- NEA advocates for at least $56 million for personal protective equipment (PPE) like N95 masks for education support professionals (ESP) and teachers in direct contact with students every day.
- Ideally, schools would be equipped with N95 masks and electrostatic sprayers loaded with hospital-grade disinfectant.
- The House passed the $3 trillion HEROES Act. Now, the Senate must act.
Juan Ramos has been a school custodian and union member for nearly 30 years. His father was a custodian before him, and Ramos spent summers helping his dad starting out when he was just fourteen-year-old. With that much experience under his utility belt, Ramos definitely has the know-how to protect students and educators from coronavirus, but only if he and his colleagues have the equipment and staff-power necessary to fight the deadly virus.
“Custodians are on the front line of defense at school,” says Ramos, who works at Maple Brook Elementary School in Naperville, Illinois. “We need to make sure our schools are thoroughly cleaned and disinfected throughout the day, after the students leave, and before they come each morning — now more than ever in history.”
It’s not just hand sanitizer, hand washing and social distance that will keep schools safe, he says, but sophisticated cleaning equipment designed to take on the deadly virus.
“Custodians will need electrostatic sprayers to make sure that we hit high touch surfaces with the right chemicals for fighting the virus, we need hospital grade, which is the best there is,” Ramos says.
The sprayers should use a solution that is EPA registered for use against the cause of COVID-19 and should be applied to all touch and hard surfaces, door handles, furniture, floors – everything. The solution takes about 10 minutes to activate so it can’t be rushed and will need to be used in hallways, bathrooms and classrooms throughout the day, which will take extra hands than the current staffing level of one or two daytime custodians and one evening custodian.
They also need N95 masks to protect themselves. “Custodians, nurses, bus drivers – we all deal with sick children, we always have,” he says. “There’s always a body spill, and when children get sick, we have to go in there and disinfect and clean, as do bus drivers if it happens on their bus. Our nurses have sick children in their offices each day. We need the best masks and gloves to keep us healthy so we can keep working to keep the school healthy.”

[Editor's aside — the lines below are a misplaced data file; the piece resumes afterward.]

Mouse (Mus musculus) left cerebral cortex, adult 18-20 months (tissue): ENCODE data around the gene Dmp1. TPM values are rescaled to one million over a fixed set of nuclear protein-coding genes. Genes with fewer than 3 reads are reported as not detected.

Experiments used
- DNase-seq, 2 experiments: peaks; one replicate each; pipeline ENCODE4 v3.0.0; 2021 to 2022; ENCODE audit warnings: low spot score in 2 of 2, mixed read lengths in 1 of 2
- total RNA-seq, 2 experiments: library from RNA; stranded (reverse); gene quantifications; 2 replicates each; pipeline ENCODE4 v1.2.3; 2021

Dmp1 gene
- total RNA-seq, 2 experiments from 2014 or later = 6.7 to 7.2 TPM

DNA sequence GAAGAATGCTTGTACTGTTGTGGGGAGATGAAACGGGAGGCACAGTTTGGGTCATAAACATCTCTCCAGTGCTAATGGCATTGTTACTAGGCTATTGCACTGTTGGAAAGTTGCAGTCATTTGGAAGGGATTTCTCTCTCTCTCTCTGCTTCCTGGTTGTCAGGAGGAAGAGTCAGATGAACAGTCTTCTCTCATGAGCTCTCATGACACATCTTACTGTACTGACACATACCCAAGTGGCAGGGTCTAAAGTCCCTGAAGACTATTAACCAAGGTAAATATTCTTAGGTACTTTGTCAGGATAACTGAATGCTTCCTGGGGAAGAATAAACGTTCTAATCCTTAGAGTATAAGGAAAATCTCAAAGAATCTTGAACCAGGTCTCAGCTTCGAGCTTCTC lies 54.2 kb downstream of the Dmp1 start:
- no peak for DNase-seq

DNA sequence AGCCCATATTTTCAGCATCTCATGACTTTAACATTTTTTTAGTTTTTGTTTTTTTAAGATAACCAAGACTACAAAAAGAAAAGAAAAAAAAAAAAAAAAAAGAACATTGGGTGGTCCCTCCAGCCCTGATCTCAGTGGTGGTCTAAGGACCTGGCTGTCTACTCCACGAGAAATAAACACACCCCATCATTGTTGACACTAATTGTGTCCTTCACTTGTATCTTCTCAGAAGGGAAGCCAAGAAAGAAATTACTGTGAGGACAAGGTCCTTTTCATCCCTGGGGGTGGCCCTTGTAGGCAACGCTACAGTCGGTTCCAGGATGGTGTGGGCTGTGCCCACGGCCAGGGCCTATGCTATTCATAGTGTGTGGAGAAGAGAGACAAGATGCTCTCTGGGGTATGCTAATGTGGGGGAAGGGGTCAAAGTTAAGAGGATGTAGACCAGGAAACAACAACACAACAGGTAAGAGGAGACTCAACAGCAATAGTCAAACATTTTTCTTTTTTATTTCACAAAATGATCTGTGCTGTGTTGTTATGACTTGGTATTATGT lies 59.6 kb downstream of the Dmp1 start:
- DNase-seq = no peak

To make schools safe enough to reopen for our children, it’s critical that we pass the HEROES Act in the Senate, Ramos says.
State and local governments are facing huge shortfalls as a result of the coronavirus, losses not seen since the Great Depression. As a result, public schools will be dealing with tremendous financial challenges just as they need more funding to increase safety measures. Educators, parents and public school advocates are urging Congress to prioritize dedicated funding to support public school students, educators, and communities in the next coronavirus relief package, not just billionaires and corporations. The House passed the $3 trillion HEROES Act. Now, the Senate must act.
NEA is advocating for the COVID-19 package to include at least $56 million for personal protective equipment (PPE) like N95 masks for education support professionals (ESP) and teachers in direct contact with students every day. They are frontline, essential workers, and that means they need PPE to protect themselves, their families and their communities and the students they serve.
Beyond having the necessary equipment, Ramos says that as he opens the door at school, staff will need to make sure children and staff don’t have a temperature and don’t feel sick. They’ll need to make use of the hand sanitizers set up throughout the school, and they’re going to need to remember their personal hygiene manners.
“That means we’ll all have to really, really wash our hands, respect each other when sneezing and coughing,” Ramos says. “There will be new rules, new procedures, it’s a new era. But with the funding we need for the safety equipment we need, we’re going to get through this. We’re ESPs, that’s what we do.”
A CUSTODIAL CHECKLIST
Tammy LaPlante, a high school custodian in Ashtabula, Ohio, offers a checklist of safety and cleanliness precautions as schools reopen.
- Training for custodians regarding the proper procedures for cleaning and disinfecting, especially if they will be using a disinfecting machine.
- Adequate supply of PPE as it requires changing your gloves and other PPE when moving from one task to another.
- Sanitizing stations at all the entrances being used so upon entering the buildings hands can be sanitized.
- Timetable for cleaning and disinfecting at regular intervals throughout the day and for the night custodians.
- All touchable areas need wiped down and disinfected to include restrooms, hallways, handrails, elevators, light switches, door handles and push bars, as well as nightly mopping of all floors.
- Doors should be left open for minimal risk of contamination.
- Discontinue use of drinking fountains if possible, but if they are used then more regular disinfecting needs to take place.
- Check CDC guidance on reopening.
NEA is currently working with partners and affiliates to develop guidance on schools reopening.